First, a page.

Cecimo pledges to push European additive manufacturing industrialisation at AMEC

Last week, CECIMO, the European Association of the Machine Tool Industries, organized and co-hosted the 4th edition of The Additive Manufacturing European Conference (AMEC) in Brussels, Belgium, which gathered EU institutions and policy-makers to discuss measures to expand the landscape of industrial additive manufacturing.

Following the AMEC, additive manufacturing professionals and Members of the European Parliament (MEPs) committed to spear-heading larger R&D projects and standardizations as well as applying caution for legislation to encourage technologies in the growing sector of additive manufacturing.  

Florian Feucht, Head of Additive Manufacturing Application and Sales at DMG MORI/Realizer leading discussions at the AMEC. Photo via CECIMO.

Embracing 3D innovations

Earlier this year, CECIMO, announced a new partnership with the European Powder Metallurgy Association (EPMA) to promote the adoption of powder-based 3D printing practices throughout established manufacturing industries.

Despite the variety of existing 3D printing systems available to manufacturers, there are growing developments and innovations in 3D printed parts and processes that must follow specific protocol before entering the marketplace.

Taking this into consideration, Stewart Lane, the General Manager of the UK Sales Division at Renishaw and Chair of the CECIMO Additive Manufacturing Working Group, urged policymakers during the AMEC to foster a conducive environment for the progression of new technologies within 3D printing.

“It’s important to apply caution in introducing legislation in a growing sector like additive manufacturing. We need to keep supportive framework conditions.”

Dita Charanzová, MEP, also presented methods for standardization within the EU to embrace additive manufacturing technologies. “Designing solid Europe-wide standards first, and seeking their successful international adoption later, would go a long way to help European industry in moving towards new additive production methods.”

As one example, powder handling of 3D printer feedstock recently received safety certification details from UK consultancy firm UL.

Removing 3D printed parts from the excess powdercake in a polymer sintering system. Photo by Photo by Arthur Los, Milo-Profi studio. Copyright by Flanders Investment & Trade via imaterialise
Powder handling is one the latest areas of health and safety to recieve guidelines from UL. Photo by Arthur Los, Milo-Profi studio. Copyright by Flanders Investment & Trade via imaterialise.

Closing the additive manufacturing skill gap

Not wanting to hinder innovations within additive manufacturing, Ivan Stefanec, MEP, emphasized the importance of supporting small and medium-sized enterprises (SMEs) in the adoption of new manufacturing additive manufacturing technologies.

Stefanec also highlighted the role of Horizon 2020, the EU’s framework programme for Research and Innovation, which has also funded a number of 3D printing projects including one for more sustainable 3D printer materials for the automotive market.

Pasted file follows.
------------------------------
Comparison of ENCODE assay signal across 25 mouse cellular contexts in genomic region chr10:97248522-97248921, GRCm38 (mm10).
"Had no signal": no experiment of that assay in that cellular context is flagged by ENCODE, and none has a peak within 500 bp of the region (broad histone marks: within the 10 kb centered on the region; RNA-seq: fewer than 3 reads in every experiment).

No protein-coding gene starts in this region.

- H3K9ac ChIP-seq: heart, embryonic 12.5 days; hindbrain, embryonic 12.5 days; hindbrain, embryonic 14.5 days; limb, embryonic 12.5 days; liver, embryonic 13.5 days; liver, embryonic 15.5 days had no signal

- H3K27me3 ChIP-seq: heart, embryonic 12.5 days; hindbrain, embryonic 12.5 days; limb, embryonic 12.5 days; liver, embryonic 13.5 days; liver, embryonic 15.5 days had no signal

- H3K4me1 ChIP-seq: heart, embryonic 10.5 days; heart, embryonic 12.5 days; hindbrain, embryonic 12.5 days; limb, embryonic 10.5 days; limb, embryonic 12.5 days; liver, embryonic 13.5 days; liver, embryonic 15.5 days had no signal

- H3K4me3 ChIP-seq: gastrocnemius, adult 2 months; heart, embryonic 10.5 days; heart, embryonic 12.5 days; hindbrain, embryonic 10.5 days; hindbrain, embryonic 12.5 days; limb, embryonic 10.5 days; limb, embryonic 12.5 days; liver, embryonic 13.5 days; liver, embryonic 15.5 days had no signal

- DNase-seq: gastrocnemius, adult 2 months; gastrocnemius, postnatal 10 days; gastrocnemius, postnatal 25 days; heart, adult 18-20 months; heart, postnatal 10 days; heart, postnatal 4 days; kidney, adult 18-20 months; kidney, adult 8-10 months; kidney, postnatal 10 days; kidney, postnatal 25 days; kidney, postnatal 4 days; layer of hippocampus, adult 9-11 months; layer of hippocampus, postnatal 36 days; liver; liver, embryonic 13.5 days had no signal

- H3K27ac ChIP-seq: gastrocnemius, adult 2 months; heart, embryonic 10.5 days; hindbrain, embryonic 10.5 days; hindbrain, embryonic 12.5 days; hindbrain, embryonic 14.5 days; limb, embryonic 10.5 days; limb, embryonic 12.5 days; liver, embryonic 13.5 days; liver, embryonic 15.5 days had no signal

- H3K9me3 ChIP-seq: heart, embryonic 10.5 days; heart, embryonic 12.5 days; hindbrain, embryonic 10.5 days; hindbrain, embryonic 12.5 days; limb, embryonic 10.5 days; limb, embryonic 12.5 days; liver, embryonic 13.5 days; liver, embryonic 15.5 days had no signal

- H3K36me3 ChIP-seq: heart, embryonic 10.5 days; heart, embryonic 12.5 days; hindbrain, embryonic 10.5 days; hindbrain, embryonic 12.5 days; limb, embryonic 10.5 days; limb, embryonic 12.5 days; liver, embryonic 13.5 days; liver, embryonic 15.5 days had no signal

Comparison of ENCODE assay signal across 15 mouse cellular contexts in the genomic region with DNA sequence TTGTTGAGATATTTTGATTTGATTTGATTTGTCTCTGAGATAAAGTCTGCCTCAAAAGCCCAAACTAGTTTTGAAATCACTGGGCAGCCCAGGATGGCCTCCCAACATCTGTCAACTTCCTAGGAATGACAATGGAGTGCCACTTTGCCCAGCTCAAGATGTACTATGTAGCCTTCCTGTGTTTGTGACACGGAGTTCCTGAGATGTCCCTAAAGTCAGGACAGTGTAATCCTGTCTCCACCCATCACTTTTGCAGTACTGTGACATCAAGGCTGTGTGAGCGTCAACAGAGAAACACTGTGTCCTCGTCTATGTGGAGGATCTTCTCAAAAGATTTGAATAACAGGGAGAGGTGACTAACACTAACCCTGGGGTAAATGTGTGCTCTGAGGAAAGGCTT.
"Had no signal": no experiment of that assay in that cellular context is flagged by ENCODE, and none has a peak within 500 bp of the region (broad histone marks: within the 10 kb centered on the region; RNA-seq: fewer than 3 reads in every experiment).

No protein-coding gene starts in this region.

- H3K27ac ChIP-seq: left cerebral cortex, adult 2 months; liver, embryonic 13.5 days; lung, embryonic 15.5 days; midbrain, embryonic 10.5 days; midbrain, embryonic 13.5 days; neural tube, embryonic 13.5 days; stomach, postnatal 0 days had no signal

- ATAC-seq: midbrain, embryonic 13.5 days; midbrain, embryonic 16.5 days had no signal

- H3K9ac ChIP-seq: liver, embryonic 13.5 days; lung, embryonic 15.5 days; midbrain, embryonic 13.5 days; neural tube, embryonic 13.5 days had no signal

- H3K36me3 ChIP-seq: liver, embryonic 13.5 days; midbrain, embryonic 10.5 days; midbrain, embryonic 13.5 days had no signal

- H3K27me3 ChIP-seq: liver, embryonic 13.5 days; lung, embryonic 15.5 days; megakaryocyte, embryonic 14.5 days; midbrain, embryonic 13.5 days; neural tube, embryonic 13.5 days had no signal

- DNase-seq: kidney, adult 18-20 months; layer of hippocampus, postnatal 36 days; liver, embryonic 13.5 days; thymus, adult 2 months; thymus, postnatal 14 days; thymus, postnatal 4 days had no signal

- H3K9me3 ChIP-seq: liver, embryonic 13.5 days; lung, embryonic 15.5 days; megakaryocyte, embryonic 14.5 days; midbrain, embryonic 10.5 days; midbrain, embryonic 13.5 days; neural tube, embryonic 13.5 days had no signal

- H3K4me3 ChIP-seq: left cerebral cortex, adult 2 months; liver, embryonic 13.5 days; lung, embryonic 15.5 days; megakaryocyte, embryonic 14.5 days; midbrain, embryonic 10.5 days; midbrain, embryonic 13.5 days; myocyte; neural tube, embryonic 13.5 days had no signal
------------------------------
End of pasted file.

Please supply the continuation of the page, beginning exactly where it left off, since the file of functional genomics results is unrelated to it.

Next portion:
“Estimates say 3D printing may have an impact of up to $550 billion a year by 2025. I do believe it is very important the EU supports industry’s research activities,” say Stefanec.

Contributing to the proposition of research incentives, Charanzová suggested that creating new educational programs to develop qualified workers within additive manufacturing. This is important as creating a relevant workforce, would not only meet the demand for skilled labour, but encourage further growth within the industry.  

‘’We will need to start wholly new educational programmes to create the relevant workforce,’’ stated Charanzová.

The AMEC was moderated by Frits Feenstra, Senior Project Manager of TNO, an independent research organization in the Netherlands and Benjamin Denayer, Change Manager of Sirris, a non-profit scientific organization in Belgium.

The CECIMO strategy

Earlier this year, CECIMO published its Activities Report which detailed the projects and initiatives executed for the overall advocacy of additive manufacturing within the EU.

This report details the plans to push inclusive additive manufacturing Machinery Legislation in the EU; proposed counter acts on the undue restrictions of EU Ecodesign and energy labeling rules; and progress reports on R&D collaborative projects, in particular, the AM-Motion Project which identifies “the barriers for industrialization of AM in Europe.”  

Prior to this, CECIMO also published a document entitled “European Additive Manufacturing Strategy” to recognize various policy fields that require priority to increase the development of additive manufacturing.

This document outlines CECIMO’s achievements in abolishing machine tool design requirements for additive manufacturing set by the European Commission and CECIMO’s work in establishing health and safety requirements for AM machinery.

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Featured image shows Florian Feucht, Head of Additive Manufacturing Application and Sales at DMG MORI/Realizer leading discussions at the AMEC. Photo via CECIMO.

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